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these respects in the brute creation. Two remarkable features are met with in this breed : Firstly, they always make their attack at the head ; and, secondly, they do not bite and let go their hold, but retain it in the most tenacious manner, so that they can with difficulty be removed by any force which can be applied. Instances are recorded in which bulldogs have hung on to the lip of the bull (in the old days of baiting this animal) after their entrails had been torn out, and while they were in the last agonies of death. Indeed when they do lay hold of an object, it is always necessary to choke them off, without which resource they would scarcely ever be persuaded to let go. From confinement to their kennels, they are often deficient in intelligence, and they can rarely be brought under good control by education ; and, from the same circumstance, they show little personal attachment, so that they are almost as likely to attack their friends as their enemies in their fury when their blood is put up. Many a bulldog has pinned his master's leg in revenge for a tread on his foot, and it is very seldom that liberties can be taken with him by any one. There is an old story strongly characteristic of this tendency, which will illustrate this passion for pinning, and also the fondness of the lower orders in some districts for the fighting and baiting propensities of their dogs. A Staffordshire coal-miner was one day playing with his bulldog, an unentered puppy, when the animal became angry and pinned his master by the nose. On this the by-standers became alarmed, and were going to treat the dog roughly, when the owner interfered with—“ Doan't touch un, Bill; let un teaste blood, an it ’ll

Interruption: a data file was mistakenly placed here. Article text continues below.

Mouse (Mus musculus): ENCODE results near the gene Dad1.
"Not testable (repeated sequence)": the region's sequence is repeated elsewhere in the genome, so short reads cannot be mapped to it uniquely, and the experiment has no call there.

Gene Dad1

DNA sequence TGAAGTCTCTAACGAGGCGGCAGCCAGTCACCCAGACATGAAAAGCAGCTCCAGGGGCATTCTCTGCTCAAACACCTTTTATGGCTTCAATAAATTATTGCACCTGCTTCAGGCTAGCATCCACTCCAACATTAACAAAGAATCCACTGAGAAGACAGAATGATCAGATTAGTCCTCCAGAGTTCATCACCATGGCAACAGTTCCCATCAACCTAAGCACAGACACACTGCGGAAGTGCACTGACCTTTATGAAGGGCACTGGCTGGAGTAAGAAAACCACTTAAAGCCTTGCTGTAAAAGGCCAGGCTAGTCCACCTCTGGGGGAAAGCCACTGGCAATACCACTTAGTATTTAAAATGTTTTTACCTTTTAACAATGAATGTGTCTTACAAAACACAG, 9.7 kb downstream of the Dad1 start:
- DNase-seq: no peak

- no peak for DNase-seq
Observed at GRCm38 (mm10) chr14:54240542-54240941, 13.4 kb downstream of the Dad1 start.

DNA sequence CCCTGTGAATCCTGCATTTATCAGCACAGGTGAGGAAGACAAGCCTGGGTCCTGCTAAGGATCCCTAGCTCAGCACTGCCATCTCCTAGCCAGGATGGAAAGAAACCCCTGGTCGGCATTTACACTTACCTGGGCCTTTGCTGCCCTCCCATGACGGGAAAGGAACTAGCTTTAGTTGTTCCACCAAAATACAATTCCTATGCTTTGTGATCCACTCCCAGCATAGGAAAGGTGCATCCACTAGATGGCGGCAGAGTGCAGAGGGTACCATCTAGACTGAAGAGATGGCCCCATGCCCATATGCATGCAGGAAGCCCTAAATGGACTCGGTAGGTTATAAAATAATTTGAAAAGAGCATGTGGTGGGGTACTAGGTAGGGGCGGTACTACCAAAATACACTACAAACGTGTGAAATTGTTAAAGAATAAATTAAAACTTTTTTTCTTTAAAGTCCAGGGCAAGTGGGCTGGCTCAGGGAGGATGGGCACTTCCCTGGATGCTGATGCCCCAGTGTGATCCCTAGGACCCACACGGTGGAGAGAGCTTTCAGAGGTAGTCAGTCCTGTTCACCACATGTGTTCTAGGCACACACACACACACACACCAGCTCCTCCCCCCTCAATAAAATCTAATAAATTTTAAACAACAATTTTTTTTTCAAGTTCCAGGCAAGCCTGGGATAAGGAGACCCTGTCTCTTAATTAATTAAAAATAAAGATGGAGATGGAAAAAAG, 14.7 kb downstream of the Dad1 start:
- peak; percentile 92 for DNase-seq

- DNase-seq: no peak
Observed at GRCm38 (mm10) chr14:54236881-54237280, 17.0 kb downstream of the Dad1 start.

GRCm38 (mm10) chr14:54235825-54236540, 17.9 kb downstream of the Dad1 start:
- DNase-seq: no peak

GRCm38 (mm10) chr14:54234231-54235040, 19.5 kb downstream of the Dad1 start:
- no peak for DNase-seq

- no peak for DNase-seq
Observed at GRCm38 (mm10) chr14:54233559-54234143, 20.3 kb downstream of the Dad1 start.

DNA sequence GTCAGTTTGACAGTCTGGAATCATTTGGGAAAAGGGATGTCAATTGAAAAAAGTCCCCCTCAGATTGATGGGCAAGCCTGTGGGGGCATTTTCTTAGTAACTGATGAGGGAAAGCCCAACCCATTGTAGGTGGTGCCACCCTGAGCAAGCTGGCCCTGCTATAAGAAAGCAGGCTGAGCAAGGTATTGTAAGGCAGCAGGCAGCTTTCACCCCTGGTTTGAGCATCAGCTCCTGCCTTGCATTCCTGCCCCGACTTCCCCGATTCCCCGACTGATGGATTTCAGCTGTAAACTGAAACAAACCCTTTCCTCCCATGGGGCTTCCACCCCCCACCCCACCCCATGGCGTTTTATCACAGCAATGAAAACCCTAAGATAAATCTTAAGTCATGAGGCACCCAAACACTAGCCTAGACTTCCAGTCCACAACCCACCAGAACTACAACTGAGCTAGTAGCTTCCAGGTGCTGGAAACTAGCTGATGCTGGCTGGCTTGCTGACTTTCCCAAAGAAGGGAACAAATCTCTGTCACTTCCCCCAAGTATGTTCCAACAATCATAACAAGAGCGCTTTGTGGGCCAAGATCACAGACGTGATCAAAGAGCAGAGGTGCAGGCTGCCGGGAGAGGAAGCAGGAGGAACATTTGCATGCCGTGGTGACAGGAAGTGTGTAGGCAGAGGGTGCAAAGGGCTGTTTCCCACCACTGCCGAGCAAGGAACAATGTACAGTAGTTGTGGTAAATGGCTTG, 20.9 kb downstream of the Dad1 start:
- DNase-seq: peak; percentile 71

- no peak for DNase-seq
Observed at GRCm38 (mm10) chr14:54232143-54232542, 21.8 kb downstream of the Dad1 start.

be the meaking on him.” And so the puppy was allowed to hang on and worry his master's nose to his heart's content.

But, when differently treated, the bulldog is a very different animal, the brutal nature which he so often displays being mainly attributable to the savage human beings with whom he associates. Although, therefore, I am ready to admit that the bulldog often deserves the character for ferocity which he has obtained, yet I contend that this is not natural to him, any more than stupidity and want of affection, which may readily be proved to be the reverse of his character, if any one will take the trouble to treat him in a proper manner. For the following remarks I am mainly indebted to Mr. Stockdale, who is a celebrated breeder of bulldogs, and has had a long experience of their various attributes. The antiquity of the breed is unquestionable, and it has always been peculiar to these islands, the Spanish variety having originally been procured from Britain. It is highly probable that the modern bulldog has undergone a change in appearance during the last fifty years, being now decidedly neater in shape than was formerly the case, if we are to judge from the portraits handed down to us. As now exhibited, he is a remarkably neat and compact animal naturally, the deformities sometimes seen being produced principally from the practice of constantly keeping the poor dog tied up with a short chain. It is amusing to any one who has any knowledge of these dogs to read the terrible accounts of their ferocity in various books purporting to give

an insight into canine nature in general, but as these for the most part are merely copies of each other, too much weight